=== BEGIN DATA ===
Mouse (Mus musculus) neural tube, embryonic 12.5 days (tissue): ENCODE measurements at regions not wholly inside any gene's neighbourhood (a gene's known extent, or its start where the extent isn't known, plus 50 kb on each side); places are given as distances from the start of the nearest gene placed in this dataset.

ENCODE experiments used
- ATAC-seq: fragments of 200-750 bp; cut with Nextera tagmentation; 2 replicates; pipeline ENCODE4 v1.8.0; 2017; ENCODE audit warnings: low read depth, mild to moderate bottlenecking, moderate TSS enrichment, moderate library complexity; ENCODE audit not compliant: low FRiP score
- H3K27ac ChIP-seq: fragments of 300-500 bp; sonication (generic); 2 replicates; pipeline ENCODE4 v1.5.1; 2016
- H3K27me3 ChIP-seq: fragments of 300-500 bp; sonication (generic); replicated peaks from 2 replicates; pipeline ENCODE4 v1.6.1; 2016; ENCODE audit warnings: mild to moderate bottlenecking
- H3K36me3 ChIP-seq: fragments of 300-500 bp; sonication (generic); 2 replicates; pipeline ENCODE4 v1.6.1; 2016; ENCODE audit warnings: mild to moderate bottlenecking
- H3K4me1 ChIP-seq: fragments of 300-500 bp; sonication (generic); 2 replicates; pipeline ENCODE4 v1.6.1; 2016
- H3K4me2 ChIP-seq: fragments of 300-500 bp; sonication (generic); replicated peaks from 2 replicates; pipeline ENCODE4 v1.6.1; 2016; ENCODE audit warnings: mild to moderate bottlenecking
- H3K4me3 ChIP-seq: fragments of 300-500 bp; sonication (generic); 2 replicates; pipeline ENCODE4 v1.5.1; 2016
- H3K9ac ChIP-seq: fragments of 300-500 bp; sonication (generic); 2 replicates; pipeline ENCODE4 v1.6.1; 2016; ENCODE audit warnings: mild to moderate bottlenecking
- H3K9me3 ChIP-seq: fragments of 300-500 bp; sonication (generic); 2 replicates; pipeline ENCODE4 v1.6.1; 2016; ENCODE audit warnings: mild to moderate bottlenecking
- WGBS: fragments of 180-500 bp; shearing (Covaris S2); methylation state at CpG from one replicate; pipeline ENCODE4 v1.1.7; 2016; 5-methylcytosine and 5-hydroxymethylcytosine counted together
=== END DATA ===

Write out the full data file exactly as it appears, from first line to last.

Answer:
Mouse (Mus musculus) neural tube, embryonic 12.5 days (tissue): ENCODE measurements at regions not wholly inside any gene's neighbourhood (a gene's known extent, or its start where the extent isn't known, plus 50 kb on each side); places are given as distances from the start of the nearest gene placed in this dataset.

ENCODE experiments used
- ATAC-seq: fragments of 200-750 bp; cut with Nextera tagmentation; 2 replicates; pipeline ENCODE4 v1.8.0; 2017; ENCODE audit warnings: low read depth, mild to moderate bottlenecking, moderate TSS enrichment, moderate library complexity; ENCODE audit not compliant: low FRiP score
- H3K27ac ChIP-seq: fragments of 300-500 bp; sonication (generic); 2 replicates; pipeline ENCODE4 v1.5.1; 2016
- H3K27me3 ChIP-seq: fragments of 300-500 bp; sonication (generic); replicated peaks from 2 replicates; pipeline ENCODE4 v1.6.1; 2016; ENCODE audit warnings: mild to moderate bottlenecking
- H3K36me3 ChIP-seq: fragments of 300-500 bp; sonication (generic); 2 replicates; pipeline ENCODE4 v1.6.1; 2016; ENCODE audit warnings: mild to moderate bottlenecking
- H3K4me1 ChIP-seq: fragments of 300-500 bp; sonication (generic); 2 replicates; pipeline ENCODE4 v1.6.1; 2016
- H3K4me2 ChIP-seq: fragments of 300-500 bp; sonication (generic); replicated peaks from 2 replicates; pipeline ENCODE4 v1.6.1; 2016; ENCODE audit warnings: mild to moderate bottlenecking
- H3K4me3 ChIP-seq: fragments of 300-500 bp; sonication (generic); 2 replicates; pipeline ENCODE4 v1.5.1; 2016
- H3K9ac ChIP-seq: fragments of 300-500 bp; sonication (generic); 2 replicates; pipeline ENCODE4 v1.6.1; 2016; ENCODE audit warnings: mild to moderate bottlenecking
- H3K9me3 ChIP-seq: fragments of 300-500 bp; sonication (generic); 2 replicates; pipeline ENCODE4 v1.6.1; 2016; ENCODE audit warnings: mild to moderate bottlenecking
- WGBS: fragments of 180-500 bp; shearing (Covaris S2); methylation state at CpG from one replicate; pipeline ENCODE4 v1.1.7; 2016; 5-methylcytosine and 5-hydroxymethylcytosine counted together